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Title:
METHOD FOR PRODUCING A HIGH STRENGTH SILICON CONTAINING STEEL STRIP WITH EXCELLENT SURFACE QUALITY AND SAID STEEL STRIP PRODUCED THEREBY
Document Type and Number:
WIPO Patent Application WO/2020/216686
Kind Code:
A1
Abstract:
A method to produce hot-rolled steel strips from continuously cast thick or thin slabs comprising Si between 0.10 and 3.00 wt.% and at least 0.8 wt.% Mn comprising heating or reheating the slab to a reheating temperature of at least 1100 °C in a reheating or homogenising furnace, optionally hot-rolling the slab to a transfer bar in a roughing mill consisting of one or more rough rolling stands, transferring the transfer bar to a tandem finishing mill consisting of a plurality of finishing mill rolling stands, descaling the transfer bar in a descaler, and rolling the descaled transfer bar in said plurality of finishing mill rolling stands to a hot-rolled strip having a final thickness wherein the temperature of the strip at exit of the last stand in the finishing mill rolling T is determined by T (°C) > 41.823 ln(wt.% Si) + 980.4 and the time between the descaler and the first finishing mill rolling stand td-F1 is determined by td-F1 (s) < -0.603 ln(wt.% Si) + 4.8731.

Inventors:
MELFO PRADA WANDA (NL)
HUISERT MATTHEÜS (NL)
WESTENDORP ALBERT (NL)
VAN DOK RICHARD (NL)
VAN EIJK KOERT (NL)
Application Number:
PCT/EP2020/060867
Publication Date:
October 29, 2020
Filing Date:
April 17, 2020
Export Citation:
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Assignee:
TATA STEEL IJMUIDEN BV (NL)
International Classes:
B21B1/46; B21B3/00; B21B45/06
Foreign References:
US20100218911A12010-09-02
DE102007005015A12008-01-03
JPS61206507A1986-09-12
JPH11156407A1999-06-15
CN102764760A2012-11-07
US20150243418A12015-08-27
US5235840A1993-08-17
JPH11156407A1999-06-15
Other References:
BOLT, P. H.: "Understanding the properties of oxide scales on hot rolled steel strip", STEEL RESEARCH INTERNATIONAL, vol. 75, no. 6, 2004, pages 399 - 404
HIDAKA, Y.ANRAKU, T.OTSUKA, N.: "Tensile deformation of iron oxides at 600-1250 C", OXID. MET., vol. 58, 2002, pages 469 - 485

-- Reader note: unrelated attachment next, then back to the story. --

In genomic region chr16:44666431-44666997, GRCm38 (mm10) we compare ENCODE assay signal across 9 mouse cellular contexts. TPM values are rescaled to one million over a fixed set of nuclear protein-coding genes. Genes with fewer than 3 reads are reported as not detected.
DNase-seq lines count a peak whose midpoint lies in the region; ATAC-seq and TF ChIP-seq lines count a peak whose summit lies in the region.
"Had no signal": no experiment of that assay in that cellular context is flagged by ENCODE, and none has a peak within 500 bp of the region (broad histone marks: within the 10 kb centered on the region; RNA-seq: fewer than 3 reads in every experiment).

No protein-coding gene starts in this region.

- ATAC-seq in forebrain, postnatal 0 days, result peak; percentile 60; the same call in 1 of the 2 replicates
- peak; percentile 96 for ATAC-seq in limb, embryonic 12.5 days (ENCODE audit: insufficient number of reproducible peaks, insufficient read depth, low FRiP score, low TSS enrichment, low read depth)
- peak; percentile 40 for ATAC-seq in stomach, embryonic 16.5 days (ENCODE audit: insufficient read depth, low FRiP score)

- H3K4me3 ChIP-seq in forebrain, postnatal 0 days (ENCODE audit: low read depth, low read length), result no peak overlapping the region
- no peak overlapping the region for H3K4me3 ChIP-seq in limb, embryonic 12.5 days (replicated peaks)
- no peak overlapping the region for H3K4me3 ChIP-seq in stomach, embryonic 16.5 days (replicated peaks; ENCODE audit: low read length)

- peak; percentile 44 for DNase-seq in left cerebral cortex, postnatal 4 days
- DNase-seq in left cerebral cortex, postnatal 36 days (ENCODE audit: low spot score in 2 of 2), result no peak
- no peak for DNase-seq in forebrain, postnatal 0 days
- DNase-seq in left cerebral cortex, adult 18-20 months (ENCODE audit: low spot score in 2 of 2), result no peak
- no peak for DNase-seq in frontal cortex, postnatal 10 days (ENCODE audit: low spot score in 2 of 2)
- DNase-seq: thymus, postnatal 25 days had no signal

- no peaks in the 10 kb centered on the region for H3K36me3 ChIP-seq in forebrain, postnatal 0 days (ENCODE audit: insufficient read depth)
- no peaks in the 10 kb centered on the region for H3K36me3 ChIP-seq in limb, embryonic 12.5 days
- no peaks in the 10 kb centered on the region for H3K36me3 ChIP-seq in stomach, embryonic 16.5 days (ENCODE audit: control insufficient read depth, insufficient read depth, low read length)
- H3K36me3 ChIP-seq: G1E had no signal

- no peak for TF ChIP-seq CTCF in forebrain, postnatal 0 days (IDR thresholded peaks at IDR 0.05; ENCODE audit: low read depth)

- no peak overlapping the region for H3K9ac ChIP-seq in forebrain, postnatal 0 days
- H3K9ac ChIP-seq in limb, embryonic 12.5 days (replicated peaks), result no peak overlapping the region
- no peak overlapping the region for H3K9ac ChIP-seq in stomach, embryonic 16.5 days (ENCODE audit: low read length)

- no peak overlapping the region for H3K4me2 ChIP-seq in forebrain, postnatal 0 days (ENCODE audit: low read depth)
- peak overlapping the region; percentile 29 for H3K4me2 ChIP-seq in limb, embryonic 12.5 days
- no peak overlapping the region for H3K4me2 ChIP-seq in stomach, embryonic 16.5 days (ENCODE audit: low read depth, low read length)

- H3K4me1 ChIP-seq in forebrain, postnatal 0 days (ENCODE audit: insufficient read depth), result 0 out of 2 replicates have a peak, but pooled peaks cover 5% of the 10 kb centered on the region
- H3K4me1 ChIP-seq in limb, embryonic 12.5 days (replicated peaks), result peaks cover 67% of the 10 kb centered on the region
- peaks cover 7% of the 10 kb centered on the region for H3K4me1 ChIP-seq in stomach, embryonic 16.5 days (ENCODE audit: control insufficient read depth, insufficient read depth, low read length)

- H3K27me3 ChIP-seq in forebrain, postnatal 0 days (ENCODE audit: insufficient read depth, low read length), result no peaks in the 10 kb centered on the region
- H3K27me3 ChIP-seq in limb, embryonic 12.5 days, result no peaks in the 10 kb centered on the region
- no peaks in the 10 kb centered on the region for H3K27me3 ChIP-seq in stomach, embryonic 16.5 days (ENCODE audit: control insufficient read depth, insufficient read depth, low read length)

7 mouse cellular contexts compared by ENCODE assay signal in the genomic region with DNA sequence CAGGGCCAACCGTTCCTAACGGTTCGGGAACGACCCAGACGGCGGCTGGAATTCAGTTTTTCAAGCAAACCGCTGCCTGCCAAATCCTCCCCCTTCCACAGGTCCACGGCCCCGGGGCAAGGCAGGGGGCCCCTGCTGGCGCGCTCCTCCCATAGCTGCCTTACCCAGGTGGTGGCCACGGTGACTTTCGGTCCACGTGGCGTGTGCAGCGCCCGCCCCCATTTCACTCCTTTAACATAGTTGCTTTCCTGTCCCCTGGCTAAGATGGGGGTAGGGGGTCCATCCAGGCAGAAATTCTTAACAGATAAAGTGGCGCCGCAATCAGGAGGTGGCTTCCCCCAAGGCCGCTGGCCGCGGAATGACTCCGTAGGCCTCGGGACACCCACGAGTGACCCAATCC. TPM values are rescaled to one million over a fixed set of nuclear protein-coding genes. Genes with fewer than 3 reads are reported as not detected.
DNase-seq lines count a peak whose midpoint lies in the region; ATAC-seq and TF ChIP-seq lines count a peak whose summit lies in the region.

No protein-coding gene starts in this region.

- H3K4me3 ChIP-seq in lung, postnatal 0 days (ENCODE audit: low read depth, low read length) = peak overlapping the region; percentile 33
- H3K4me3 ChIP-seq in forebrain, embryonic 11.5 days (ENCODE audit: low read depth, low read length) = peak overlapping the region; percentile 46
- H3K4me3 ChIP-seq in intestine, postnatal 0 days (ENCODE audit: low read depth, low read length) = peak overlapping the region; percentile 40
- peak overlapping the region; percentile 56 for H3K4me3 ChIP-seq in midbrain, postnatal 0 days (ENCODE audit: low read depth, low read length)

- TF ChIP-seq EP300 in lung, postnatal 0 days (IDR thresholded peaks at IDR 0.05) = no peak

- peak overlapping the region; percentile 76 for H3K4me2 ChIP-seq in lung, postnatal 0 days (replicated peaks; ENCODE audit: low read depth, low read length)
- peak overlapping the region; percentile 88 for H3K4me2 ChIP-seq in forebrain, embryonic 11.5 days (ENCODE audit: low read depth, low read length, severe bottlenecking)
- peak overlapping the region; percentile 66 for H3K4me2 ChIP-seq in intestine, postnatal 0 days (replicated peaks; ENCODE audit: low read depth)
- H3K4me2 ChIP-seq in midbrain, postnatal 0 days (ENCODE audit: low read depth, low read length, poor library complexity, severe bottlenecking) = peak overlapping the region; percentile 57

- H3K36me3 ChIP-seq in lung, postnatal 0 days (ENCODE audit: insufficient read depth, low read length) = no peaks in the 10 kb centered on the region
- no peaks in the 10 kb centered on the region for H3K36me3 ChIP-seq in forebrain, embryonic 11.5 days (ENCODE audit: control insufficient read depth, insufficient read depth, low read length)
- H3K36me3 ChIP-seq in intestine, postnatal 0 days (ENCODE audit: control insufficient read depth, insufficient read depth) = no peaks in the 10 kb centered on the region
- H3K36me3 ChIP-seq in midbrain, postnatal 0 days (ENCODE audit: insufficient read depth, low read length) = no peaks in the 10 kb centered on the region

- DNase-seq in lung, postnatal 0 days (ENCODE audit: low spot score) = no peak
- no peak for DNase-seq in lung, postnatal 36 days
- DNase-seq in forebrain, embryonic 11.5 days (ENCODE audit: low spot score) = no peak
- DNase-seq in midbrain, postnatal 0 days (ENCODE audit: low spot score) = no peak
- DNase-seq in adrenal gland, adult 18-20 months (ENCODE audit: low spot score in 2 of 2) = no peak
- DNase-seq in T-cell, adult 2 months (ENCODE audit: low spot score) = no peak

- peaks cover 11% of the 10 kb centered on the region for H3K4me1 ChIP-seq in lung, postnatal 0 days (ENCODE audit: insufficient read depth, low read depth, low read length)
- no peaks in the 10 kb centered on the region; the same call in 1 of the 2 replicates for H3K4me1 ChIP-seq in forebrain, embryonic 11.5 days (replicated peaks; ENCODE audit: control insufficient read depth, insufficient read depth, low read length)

Attorney, Agent or Firm:
GROUP INTELLECTUAL PROPERTY SERVICES (NL)
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Claims:
CLAIMS

1. A method to produce hot-rolled steel strips from continuously cast thick or thin slabs comprising Si between 0.10 and 3.00 wt.% and at least 0.80 wt.% Mn, the method comprising heating or reheating the slab to a reheating temperature of at least 1100 °C in a reheating or homogenising furnace, optionally hot-rolling the slab to a transfer bar in a roughing mill consisting of one or more rough rolling stands, transferring the transfer bar to a tandem finishing mill consisting of a plurality of finishing mill rolling stands, descaling the transfer bar in a descaler, and rolling the descaled transfer bar in said plurality of finishing mill rolling stands to a hot-rolled strip having a final thickness wherein the temperature of the strip at exit of the last stand in the finishing mill rolling T is determined by T (°C) > 41.823 ln(wt.% Si) + 980.4 and the time between the descaler and the first finishing mill rolling stand td- Fi is determined by td-Fi (s) < -0.603 ln(wt.% Si) + 4.8731.

2 The method according to claim 1, the method comprising hot-rolling the slab to a transfer bar in a roughing mill consisting of one or more rough rolling stands.

3. The method according to claim 1 or 2 wherein the steel strip has a composition comprising (in wt. %)

C : 0.040 - 0.25 P: < 0.020 Nb : < 0.30

M n : 0.80 - 3.00 S : < 0.005 V: < 0.50

N : < 0.0120 B : < 0.0050 Ca : < 0.050 Si : < 0. 10-2.00 0 : < 0.008 Ni < 0.050 Cr: < 1.00 Ti : < 0.30 Cu < 0.050 Al : < 1.50 Mo : < 0.50 W < 0.020 the remainder being iron and unavoidable impurities.

4. The method according to any one of the preceding claims wherein the surface appearance of the hot-rolled steel strip is uniform along width and length of the strip.